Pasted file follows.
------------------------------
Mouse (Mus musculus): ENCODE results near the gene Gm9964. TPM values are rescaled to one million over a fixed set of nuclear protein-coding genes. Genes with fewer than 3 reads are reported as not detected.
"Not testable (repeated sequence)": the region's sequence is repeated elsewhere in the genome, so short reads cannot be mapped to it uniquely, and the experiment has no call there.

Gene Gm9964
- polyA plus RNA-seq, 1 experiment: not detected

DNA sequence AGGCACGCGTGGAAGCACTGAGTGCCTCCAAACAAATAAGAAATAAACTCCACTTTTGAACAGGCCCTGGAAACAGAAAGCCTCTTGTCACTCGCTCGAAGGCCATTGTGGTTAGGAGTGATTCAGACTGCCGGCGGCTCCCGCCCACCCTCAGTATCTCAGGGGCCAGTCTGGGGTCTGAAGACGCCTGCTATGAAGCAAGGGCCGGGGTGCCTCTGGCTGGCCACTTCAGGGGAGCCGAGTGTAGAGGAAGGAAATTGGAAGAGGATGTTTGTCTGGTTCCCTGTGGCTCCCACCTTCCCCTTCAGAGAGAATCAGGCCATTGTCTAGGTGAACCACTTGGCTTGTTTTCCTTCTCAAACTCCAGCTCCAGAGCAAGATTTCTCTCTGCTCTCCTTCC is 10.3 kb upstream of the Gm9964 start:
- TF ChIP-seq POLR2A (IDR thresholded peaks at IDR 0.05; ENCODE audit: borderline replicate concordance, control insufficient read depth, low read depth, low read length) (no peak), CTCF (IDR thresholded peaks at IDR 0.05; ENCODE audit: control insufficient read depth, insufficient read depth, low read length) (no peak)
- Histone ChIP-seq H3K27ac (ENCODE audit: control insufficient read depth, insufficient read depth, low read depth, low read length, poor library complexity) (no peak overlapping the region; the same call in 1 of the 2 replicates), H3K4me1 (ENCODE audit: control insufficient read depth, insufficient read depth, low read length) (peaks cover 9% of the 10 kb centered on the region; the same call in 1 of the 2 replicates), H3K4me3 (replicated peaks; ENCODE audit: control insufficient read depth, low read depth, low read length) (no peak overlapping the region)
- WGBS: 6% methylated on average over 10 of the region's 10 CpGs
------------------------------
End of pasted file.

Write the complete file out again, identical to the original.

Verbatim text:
Mouse (Mus musculus): ENCODE results near the gene Gm9964. TPM values are rescaled to one million over a fixed set of nuclear protein-coding genes. Genes with fewer than 3 reads are reported as not detected.
"Not testable (repeated sequence)": the region's sequence is repeated elsewhere in the genome, so short reads cannot be mapped to it uniquely, and the experiment has no call there.

Gene Gm9964
- polyA plus RNA-seq, 1 experiment: not detected

DNA sequence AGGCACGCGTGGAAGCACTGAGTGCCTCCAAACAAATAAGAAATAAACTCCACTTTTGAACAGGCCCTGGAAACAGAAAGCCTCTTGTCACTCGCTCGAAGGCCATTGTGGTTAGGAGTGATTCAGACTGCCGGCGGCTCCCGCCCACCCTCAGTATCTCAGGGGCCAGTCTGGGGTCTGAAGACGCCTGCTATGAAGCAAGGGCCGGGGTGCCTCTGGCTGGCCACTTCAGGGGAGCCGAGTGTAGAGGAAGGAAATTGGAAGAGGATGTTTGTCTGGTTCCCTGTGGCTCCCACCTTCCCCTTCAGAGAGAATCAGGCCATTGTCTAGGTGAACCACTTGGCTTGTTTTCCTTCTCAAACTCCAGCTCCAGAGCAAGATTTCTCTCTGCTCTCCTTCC is 10.3 kb upstream of the Gm9964 start:
- TF ChIP-seq POLR2A (IDR thresholded peaks at IDR 0.05; ENCODE audit: borderline replicate concordance, control insufficient read depth, low read depth, low read length) (no peak), CTCF (IDR thresholded peaks at IDR 0.05; ENCODE audit: control insufficient read depth, insufficient read depth, low read length) (no peak)
- Histone ChIP-seq H3K27ac (ENCODE audit: control insufficient read depth, insufficient read depth, low read depth, low read length, poor library complexity) (no peak overlapping the region; the same call in 1 of the 2 replicates), H3K4me1 (ENCODE audit: control insufficient read depth, insufficient read depth, low read length) (peaks cover 9% of the 10 kb centered on the region; the same call in 1 of the 2 replicates), H3K4me3 (replicated peaks; ENCODE audit: control insufficient read depth, low read depth, low read length) (no peak overlapping the region)
- WGBS: 6% methylated on average over 10 of the region's 10 CpGs